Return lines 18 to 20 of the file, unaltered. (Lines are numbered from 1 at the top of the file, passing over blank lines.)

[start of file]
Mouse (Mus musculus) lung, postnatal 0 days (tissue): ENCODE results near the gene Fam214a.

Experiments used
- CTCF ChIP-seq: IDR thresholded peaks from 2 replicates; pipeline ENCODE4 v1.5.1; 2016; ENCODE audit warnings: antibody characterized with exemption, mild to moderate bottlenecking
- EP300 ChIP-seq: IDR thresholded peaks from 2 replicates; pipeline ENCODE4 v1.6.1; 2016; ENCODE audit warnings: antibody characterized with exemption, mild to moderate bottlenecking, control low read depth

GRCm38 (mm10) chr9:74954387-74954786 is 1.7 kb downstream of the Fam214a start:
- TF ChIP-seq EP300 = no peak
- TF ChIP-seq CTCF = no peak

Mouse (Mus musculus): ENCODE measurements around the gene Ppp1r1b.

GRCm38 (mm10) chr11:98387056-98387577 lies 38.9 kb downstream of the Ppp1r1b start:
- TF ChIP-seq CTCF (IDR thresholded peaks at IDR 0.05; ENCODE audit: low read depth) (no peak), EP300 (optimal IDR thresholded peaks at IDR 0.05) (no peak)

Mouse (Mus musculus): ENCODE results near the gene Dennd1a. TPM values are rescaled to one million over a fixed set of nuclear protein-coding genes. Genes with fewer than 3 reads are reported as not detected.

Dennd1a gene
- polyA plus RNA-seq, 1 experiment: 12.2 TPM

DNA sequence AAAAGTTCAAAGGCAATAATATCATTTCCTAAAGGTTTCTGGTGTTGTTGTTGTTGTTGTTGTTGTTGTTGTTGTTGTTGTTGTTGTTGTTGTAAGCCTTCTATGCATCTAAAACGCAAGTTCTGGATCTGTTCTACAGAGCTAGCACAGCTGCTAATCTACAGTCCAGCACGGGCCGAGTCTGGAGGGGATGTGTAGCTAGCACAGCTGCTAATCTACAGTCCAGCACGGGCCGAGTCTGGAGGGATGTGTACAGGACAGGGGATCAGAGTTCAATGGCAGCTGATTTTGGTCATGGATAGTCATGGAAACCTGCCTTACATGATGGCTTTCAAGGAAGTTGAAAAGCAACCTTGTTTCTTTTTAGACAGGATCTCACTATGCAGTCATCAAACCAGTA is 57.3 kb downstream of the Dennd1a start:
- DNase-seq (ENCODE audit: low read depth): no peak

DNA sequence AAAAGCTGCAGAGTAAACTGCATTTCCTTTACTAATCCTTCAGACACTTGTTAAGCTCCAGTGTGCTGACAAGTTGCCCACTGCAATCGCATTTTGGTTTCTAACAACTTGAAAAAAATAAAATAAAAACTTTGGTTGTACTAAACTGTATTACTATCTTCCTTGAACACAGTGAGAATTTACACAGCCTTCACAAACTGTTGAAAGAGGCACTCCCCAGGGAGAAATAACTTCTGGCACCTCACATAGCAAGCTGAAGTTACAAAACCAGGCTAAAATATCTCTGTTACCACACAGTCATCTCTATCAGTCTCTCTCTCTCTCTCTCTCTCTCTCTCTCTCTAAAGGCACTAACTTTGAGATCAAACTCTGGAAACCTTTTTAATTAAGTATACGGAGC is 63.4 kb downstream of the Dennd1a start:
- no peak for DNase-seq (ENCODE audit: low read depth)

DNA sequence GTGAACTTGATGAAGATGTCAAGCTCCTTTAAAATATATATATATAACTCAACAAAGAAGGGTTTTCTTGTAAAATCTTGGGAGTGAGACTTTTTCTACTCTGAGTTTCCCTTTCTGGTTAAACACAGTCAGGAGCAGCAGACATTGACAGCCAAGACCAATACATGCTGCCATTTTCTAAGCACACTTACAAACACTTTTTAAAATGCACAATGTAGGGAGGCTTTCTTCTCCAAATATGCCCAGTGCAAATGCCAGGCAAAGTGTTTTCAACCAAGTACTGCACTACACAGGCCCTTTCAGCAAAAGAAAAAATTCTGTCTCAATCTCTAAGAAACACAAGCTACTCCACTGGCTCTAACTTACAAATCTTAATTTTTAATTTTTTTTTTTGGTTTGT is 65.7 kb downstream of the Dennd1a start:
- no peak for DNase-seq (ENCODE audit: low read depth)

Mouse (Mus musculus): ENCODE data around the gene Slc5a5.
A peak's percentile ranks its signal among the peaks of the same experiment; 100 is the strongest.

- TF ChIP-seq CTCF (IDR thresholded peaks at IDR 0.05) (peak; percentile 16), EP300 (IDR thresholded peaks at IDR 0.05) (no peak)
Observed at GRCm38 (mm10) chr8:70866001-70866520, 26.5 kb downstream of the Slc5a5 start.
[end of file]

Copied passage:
DNA sequence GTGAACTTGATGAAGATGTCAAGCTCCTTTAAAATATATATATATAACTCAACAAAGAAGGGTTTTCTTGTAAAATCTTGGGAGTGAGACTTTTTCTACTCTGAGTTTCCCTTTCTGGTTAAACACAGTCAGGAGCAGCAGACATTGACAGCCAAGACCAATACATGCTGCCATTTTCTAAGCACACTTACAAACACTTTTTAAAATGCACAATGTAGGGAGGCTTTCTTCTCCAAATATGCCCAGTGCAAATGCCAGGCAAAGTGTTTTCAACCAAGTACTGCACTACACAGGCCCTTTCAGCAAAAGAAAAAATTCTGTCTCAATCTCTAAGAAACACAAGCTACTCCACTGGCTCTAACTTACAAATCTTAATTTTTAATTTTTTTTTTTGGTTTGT is 65.7 kb downstream of the Dennd1a start:
- no peak for DNase-seq (ENCODE audit: low read depth)

Mouse (Mus musculus): ENCODE data around the gene Slc5a5.